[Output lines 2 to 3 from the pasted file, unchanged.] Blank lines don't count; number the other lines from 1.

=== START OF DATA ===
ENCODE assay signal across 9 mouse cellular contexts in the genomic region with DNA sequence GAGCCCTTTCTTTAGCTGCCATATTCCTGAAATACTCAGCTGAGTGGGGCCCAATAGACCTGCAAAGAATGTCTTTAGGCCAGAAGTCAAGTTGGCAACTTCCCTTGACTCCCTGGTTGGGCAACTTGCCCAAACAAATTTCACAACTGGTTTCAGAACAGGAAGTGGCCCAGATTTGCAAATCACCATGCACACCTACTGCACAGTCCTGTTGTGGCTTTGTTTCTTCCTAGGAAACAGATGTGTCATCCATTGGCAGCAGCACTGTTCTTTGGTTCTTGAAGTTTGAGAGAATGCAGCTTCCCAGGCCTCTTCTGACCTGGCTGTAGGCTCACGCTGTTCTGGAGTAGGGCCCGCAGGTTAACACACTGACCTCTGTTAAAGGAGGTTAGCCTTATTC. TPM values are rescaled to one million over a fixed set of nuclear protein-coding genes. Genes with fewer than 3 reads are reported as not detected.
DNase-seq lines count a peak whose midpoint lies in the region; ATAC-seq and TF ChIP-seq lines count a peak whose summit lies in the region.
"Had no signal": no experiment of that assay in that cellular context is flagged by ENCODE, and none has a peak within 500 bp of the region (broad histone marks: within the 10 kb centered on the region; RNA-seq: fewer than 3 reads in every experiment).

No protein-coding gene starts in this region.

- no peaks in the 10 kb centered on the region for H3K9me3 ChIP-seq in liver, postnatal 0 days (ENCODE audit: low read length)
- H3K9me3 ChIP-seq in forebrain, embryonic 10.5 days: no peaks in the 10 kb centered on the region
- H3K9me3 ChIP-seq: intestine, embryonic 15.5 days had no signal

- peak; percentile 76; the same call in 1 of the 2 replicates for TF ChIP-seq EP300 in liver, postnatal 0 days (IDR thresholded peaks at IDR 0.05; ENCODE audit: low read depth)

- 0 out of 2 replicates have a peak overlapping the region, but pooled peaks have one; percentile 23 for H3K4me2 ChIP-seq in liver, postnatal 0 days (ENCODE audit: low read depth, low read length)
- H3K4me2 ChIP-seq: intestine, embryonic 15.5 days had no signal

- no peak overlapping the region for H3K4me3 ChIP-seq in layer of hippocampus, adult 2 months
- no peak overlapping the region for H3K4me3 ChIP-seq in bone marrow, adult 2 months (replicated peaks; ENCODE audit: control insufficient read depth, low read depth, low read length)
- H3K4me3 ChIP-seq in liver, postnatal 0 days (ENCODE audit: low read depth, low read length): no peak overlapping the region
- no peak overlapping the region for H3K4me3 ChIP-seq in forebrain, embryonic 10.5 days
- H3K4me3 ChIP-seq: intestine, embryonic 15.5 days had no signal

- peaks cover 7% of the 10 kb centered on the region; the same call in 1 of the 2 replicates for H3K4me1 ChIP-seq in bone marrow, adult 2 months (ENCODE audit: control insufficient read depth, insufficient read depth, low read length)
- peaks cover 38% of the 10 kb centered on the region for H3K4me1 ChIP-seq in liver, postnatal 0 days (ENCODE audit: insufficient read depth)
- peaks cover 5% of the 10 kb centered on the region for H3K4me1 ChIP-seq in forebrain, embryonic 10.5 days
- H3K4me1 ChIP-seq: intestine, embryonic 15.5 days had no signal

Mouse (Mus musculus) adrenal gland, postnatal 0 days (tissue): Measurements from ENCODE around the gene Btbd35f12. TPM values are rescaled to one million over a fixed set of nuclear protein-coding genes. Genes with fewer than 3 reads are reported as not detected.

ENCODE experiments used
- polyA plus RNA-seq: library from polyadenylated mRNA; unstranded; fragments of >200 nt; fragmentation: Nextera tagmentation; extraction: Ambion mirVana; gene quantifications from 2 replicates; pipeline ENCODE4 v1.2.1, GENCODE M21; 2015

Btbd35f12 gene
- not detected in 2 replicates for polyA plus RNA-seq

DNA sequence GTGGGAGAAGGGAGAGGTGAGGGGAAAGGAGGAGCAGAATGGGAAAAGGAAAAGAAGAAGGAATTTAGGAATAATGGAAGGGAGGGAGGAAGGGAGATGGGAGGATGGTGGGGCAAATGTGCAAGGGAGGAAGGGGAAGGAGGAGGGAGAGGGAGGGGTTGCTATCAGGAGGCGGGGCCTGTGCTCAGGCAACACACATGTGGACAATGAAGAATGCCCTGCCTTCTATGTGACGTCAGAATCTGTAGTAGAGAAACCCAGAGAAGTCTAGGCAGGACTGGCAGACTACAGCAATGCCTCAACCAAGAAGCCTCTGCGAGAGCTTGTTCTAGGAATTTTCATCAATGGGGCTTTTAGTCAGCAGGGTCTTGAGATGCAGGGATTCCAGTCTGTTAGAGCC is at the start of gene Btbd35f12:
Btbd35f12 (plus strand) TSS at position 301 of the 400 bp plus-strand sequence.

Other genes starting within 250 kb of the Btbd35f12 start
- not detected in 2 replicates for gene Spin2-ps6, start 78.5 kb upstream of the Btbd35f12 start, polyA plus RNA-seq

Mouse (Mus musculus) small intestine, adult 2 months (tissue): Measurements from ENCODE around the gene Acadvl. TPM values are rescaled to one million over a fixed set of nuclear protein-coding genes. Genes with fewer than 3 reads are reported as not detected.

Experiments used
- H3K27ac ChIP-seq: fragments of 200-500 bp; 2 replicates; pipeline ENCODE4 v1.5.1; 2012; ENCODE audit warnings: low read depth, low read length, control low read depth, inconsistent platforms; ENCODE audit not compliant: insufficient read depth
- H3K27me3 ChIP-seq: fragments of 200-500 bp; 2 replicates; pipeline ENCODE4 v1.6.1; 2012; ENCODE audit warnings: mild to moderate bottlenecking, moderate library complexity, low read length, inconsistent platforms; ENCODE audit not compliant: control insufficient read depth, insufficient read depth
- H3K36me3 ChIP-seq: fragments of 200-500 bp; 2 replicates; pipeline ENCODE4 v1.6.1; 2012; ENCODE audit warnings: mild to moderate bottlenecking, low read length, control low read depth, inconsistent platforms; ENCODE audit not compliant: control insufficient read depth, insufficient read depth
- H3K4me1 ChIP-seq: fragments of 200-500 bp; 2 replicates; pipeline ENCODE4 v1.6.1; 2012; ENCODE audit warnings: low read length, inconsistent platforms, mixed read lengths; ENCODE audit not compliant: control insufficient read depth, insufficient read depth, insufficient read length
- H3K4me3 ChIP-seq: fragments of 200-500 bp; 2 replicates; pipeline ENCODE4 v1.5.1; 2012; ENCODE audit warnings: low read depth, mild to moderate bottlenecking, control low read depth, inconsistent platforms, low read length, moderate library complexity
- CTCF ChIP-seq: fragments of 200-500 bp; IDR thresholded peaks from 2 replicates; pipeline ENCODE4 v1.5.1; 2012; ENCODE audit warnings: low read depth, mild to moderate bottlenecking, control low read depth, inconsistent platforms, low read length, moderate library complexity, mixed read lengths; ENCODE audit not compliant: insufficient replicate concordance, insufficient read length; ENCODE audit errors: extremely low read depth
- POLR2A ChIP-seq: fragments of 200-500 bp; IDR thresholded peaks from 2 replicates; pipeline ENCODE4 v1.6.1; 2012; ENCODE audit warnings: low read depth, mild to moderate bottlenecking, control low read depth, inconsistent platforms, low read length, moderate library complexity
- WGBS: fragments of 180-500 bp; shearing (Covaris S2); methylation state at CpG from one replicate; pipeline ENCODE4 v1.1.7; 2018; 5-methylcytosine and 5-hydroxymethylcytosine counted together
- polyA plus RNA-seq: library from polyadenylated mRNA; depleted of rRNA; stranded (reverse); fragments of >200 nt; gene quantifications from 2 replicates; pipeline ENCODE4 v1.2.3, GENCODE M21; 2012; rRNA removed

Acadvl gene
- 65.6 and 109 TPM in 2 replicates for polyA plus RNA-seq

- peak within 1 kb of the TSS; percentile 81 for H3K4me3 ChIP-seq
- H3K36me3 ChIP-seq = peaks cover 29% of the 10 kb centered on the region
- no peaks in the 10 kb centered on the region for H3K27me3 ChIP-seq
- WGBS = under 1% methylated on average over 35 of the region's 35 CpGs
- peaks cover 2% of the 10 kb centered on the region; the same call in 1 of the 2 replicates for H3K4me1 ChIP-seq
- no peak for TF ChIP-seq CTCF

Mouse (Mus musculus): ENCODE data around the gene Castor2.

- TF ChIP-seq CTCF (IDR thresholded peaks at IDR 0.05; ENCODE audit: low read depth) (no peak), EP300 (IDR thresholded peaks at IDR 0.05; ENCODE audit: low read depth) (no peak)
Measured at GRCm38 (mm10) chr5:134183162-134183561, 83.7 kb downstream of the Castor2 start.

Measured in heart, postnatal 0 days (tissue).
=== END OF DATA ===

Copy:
DNase-seq lines count a peak whose midpoint lies in the region; ATAC-seq and TF ChIP-seq lines count a peak whose summit lies in the region.
"Had no signal": no experiment of that assay in that cellular context is flagged by ENCODE, and none has a peak within 500 bp of the region (broad histone marks: within the 10 kb centered on the region; RNA-seq: fewer than 3 reads in every experiment).